When a serious injury or illness prevents you from working for a year or longer, you may be eligible to collect monthly Social Security Disability Insurance (SSDI) payments to help make ends meet. Unfortunately, when you have a disabling medical condition, loss of income may not be the only concerning issue you're facing. You may have questions about how you'll afford health insurance coverage so that you can pay for the medical treatment you need.
Fortunately, it is possible for disabled individuals to receive both SSDI benefits and Medicare coverage. Here's what you should know, and how the skilled SSDI legal team with O'Connor Law PLLC in New York can work to ensure you receive the benefits and coverage you deserve.
Medicare is a federal health insurance program that provides coverage for people who are 65 years of age or older, as well as for some disabled individuals younger than 65, regardless of income.
Medicare coverage is comprised of two main parts:
Medicare also includes two additional parts:
People who are disabled aren't required to wait until they're 65 years old for Medicare eligibility to begin. Generally, SSDI beneficiaries are eligible for Medicare coverage after receiving disability payments for 24 months (or in the 30th month after becoming disabled), even if they're younger than 65. After this two-year waiting period, your Medicare coverage benefits should begin automatically, with no action necessary from you unless you would like to purchase a plan for supplemental coverage.
Though most SSDI recipients have to wait 24 months after their disability benefits begin before they're eligible for Medicare coverage, there are some rare exceptions to this rule. For example, if you're suffering from end-stage renal disease (permanent kidney failure treated with dialysis or a transplant) or are receiving SSDI benefits for Amyotrophic Lateral Sclerosis (ALS), also known as Lou Gehrig's disease, the two-year waiting period will be waved so you're eligible for Medicare coverage much sooner.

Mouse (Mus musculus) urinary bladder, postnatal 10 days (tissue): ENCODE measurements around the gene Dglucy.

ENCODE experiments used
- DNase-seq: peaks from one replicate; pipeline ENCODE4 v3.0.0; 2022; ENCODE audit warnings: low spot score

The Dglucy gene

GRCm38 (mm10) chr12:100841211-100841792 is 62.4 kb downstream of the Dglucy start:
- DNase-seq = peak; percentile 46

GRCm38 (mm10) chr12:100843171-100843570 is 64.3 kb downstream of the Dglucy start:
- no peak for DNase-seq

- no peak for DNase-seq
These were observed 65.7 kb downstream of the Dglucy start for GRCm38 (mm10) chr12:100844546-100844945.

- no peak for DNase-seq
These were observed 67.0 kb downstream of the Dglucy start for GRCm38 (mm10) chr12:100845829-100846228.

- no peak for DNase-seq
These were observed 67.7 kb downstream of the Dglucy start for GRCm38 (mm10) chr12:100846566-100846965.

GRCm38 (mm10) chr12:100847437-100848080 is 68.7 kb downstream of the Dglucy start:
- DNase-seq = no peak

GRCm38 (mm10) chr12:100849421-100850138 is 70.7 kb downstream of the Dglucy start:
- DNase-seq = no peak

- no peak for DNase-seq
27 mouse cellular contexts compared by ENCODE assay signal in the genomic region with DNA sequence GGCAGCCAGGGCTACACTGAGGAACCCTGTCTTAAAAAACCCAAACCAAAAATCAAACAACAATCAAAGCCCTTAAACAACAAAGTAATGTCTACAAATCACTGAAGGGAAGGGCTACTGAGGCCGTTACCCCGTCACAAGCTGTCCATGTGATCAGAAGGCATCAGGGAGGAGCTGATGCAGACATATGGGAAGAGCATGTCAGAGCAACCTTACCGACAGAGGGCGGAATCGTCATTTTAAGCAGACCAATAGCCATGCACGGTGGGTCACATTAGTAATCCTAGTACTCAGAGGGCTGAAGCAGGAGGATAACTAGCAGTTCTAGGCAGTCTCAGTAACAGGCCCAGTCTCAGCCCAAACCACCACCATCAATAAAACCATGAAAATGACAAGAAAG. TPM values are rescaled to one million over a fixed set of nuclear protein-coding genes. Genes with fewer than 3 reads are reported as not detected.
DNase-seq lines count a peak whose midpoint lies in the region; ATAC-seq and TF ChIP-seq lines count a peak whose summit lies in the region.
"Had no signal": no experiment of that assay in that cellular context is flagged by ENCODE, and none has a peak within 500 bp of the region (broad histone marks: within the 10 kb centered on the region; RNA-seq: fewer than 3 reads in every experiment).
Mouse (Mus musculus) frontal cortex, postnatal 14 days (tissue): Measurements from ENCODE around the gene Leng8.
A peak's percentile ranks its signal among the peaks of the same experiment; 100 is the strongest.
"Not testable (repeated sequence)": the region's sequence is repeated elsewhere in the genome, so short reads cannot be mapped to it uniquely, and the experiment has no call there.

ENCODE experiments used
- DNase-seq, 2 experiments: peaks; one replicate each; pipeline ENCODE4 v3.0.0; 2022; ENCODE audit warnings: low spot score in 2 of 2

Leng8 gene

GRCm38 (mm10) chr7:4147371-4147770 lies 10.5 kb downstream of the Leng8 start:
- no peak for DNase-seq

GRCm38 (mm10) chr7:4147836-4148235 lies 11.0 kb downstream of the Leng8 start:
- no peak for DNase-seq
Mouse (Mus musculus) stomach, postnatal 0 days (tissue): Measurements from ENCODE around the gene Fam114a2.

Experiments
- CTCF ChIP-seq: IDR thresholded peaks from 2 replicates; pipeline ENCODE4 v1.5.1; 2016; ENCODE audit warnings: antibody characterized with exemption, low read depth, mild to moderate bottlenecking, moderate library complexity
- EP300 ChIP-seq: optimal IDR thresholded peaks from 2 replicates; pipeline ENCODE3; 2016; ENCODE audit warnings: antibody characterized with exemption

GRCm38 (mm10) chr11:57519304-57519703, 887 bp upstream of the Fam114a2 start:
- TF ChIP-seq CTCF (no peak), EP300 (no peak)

Just because you go back to work doesn't mean you'll lose your Medicare coverage. As long as you have a disabling impairment, you can continue to receive hospital and medical insurance coverage for at least 93 months. During this time, you can receive hospital insurance without paying a premium. If you're still disabled after the 93-month period ends, you can buy Medicare hospital and insurance coverage.
Navigating life while dealing with a disabling injury or illness is challenging enough without trying to wade through administrative red tape without assistance. Fortunately, you don't have to go it alone. At O'Connor Law PLLC, our accomplished Social Security disability attorneys can help you understand your rights, benefits, and coverage options. Contact us today to schedule an appointment for a free initial consultation.